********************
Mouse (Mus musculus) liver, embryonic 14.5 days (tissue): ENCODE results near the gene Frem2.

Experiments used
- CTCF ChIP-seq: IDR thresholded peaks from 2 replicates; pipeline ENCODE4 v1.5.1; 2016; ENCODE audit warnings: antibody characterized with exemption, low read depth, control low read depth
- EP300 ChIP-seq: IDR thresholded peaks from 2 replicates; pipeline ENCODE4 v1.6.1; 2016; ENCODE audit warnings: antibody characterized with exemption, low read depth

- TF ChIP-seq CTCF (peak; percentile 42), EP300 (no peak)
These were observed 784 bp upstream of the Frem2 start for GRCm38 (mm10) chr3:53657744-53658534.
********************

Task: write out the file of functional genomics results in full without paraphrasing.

Mouse (Mus musculus) liver, embryonic 14.5 days (tissue): ENCODE results near the gene Frem2.

Experiments used
- CTCF ChIP-seq: IDR thresholded peaks from 2 replicates; pipeline ENCODE4 v1.5.1; 2016; ENCODE audit warnings: antibody characterized with exemption, low read depth, control low read depth
- EP300 ChIP-seq: IDR thresholded peaks from 2 replicates; pipeline ENCODE4 v1.6.1; 2016; ENCODE audit warnings: antibody characterized with exemption, low read depth

- TF ChIP-seq CTCF (peak; percentile 42), EP300 (no peak)
These were observed 784 bp upstream of the Frem2 start for GRCm38 (mm10) chr3:53657744-53658534.